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Retention during “The Great Resignation”

  • Posted on:
  • Written By: Johnette Staes, Human Resources Director, East Jefferson General Hospital

2020 marked a year of firsts for many. It was my first time living through a global pandemic. It was the first time many employers allowed much of their administrative workforce to work remotely. It was the first time many slowed down and realized they lived to work rather than worked to live and that it was not a happy existence.

It was also the first time many decided that their professional pre-COVID-19 norm was no longer tenable. These firsts have led us to “The Great Resignation."

Recent studies show trends that should cause employers to deep dive into their culture, benefits, and how they plan to attract and retain top talent.

Studies indicate that:

  • 41% of the existing workforce plans to change jobs in 2021
  • 95% of US employees are considering an occupation change
  • More than 700,000 people resigned in April 2021
  • 24% of employees are willing to take a pay cut to work remotely
  • 35% would consider a pay cut to work remotely

The data is overwhelming, and employers must reevaluate what return-to-work means, what a standard workweek looks like, and how they plan to position themselves as an employer of choice. When considering retaining your workforce, there are impactful strategies that will allow you to position yourself as the company that employees choose to join and choose to stay with.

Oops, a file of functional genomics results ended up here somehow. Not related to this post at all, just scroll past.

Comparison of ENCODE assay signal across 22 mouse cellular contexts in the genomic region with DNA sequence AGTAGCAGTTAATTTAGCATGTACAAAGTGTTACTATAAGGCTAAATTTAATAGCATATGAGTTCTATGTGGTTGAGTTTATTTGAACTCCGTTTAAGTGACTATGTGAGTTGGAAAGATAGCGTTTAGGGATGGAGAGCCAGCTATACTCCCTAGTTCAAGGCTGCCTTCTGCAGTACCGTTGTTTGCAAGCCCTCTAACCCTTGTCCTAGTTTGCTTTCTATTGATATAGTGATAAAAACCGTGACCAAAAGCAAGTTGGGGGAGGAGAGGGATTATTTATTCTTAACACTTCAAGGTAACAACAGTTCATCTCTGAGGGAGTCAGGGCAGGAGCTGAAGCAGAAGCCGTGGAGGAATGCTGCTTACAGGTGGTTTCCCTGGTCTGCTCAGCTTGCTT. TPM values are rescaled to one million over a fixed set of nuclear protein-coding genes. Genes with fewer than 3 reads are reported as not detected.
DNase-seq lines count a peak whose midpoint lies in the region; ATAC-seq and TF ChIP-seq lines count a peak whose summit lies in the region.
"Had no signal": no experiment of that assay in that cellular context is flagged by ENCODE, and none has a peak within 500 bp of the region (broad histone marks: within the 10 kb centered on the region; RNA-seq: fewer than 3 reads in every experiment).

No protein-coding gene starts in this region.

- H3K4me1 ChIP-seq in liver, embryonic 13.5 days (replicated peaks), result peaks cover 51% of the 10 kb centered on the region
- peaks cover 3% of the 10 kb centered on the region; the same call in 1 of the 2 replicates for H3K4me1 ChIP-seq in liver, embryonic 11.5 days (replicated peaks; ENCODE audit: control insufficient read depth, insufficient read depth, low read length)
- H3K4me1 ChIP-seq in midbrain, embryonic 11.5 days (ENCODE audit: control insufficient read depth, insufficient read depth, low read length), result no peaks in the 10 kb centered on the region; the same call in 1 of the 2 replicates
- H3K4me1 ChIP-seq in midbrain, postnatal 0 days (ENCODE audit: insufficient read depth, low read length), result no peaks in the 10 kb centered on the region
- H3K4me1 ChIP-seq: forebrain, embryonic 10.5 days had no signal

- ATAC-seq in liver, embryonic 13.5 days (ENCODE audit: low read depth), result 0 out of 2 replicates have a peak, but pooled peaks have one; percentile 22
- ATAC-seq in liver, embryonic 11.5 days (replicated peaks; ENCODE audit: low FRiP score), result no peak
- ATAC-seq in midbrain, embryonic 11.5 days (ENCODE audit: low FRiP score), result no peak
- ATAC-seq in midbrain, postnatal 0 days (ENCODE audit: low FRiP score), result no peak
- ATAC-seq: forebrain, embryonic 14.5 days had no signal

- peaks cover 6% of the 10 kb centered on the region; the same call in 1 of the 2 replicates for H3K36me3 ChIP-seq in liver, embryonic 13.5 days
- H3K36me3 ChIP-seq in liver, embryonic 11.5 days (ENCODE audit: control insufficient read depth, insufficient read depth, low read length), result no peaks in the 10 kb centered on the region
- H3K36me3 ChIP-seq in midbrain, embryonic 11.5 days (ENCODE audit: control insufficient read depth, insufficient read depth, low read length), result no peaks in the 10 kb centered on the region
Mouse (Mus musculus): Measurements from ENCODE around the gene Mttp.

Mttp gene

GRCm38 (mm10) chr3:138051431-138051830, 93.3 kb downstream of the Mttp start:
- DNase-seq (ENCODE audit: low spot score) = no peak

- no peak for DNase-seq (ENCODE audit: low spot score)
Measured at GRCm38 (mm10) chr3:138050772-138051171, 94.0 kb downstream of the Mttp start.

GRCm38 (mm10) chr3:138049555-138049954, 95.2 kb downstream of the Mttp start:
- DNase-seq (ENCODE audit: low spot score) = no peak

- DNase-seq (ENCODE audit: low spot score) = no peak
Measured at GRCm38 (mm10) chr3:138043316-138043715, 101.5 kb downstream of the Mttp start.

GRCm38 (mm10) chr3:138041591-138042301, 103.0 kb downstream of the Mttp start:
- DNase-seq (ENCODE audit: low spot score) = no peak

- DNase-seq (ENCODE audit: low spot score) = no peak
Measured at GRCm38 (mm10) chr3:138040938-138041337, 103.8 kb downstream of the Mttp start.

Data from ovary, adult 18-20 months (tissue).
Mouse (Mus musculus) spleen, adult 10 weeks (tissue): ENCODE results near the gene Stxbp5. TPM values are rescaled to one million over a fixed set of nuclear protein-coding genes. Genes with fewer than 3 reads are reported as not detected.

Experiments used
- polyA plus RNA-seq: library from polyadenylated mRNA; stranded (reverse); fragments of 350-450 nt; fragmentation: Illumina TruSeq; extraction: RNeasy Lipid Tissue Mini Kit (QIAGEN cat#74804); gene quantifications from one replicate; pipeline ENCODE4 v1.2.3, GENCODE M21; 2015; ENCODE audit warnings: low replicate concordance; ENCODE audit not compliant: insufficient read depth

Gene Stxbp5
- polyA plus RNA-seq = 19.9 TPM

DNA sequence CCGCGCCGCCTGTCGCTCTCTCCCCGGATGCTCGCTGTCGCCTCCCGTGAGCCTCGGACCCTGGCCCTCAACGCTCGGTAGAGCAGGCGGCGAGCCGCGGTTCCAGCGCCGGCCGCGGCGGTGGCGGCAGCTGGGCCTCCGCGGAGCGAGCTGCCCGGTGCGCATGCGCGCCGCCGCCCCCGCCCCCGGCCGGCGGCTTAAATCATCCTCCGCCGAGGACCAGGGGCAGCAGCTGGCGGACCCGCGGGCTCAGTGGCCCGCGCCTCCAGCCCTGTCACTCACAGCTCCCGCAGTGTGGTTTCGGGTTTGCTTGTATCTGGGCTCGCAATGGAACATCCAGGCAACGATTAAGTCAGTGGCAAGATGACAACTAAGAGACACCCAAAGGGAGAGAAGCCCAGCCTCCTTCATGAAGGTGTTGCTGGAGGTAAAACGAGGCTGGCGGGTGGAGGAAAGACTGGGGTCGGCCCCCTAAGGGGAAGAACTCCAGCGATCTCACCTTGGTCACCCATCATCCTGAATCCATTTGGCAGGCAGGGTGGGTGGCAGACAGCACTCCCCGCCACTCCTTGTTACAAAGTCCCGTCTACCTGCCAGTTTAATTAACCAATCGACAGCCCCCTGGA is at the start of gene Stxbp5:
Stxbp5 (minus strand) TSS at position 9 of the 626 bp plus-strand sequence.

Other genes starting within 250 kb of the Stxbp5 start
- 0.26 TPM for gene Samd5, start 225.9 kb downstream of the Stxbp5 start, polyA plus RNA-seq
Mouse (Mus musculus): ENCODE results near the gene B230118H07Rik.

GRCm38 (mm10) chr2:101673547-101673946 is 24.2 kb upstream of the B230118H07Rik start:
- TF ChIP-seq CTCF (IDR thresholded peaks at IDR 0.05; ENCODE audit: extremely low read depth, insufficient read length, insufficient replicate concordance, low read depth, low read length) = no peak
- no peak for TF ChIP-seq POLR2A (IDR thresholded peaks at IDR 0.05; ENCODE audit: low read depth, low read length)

Develop Your Leaders

Employees do not quit companies. They quit bosses. Take the time to evaluate your front-line leaders. Do they lead with compassion? Are they spending time with their employees? Are they developing their team? Invest in training your leaders. They are the key to employee satisfaction.

Offer Flexibility when you can

Barring a small percentage of companies, everyone cannot work remotely 100% of the time however, can you offer a flex schedule that provides a work/life balance for some of your staff? Can you shift to a 4-10 schedule (4 days a week, 10 hours per day)? Think outside the box. Small gestures that improve your quality of life will increase your retention rate.

Invest in Culture

Make fun, inclusion, and recognition as important as productivity and the profits and loss statement (P&L). Ask your employees what they need and then deliver the items that you can. Note: Do not ask if you don't plan on delivering, and be transparent when you cannot deliver.

Health and Wellness

In the past, companies have tied health to physical fitness and provided great health insurance. COVID-19 taught us that mental health and wellness are just as important. Consider adding therapy to your benefits package or providing “mental health days” as a way to recharge.

Putting your people first and employing some of these strategies may allow employees to focus on themselves and continue to contribute at a high level within your organization.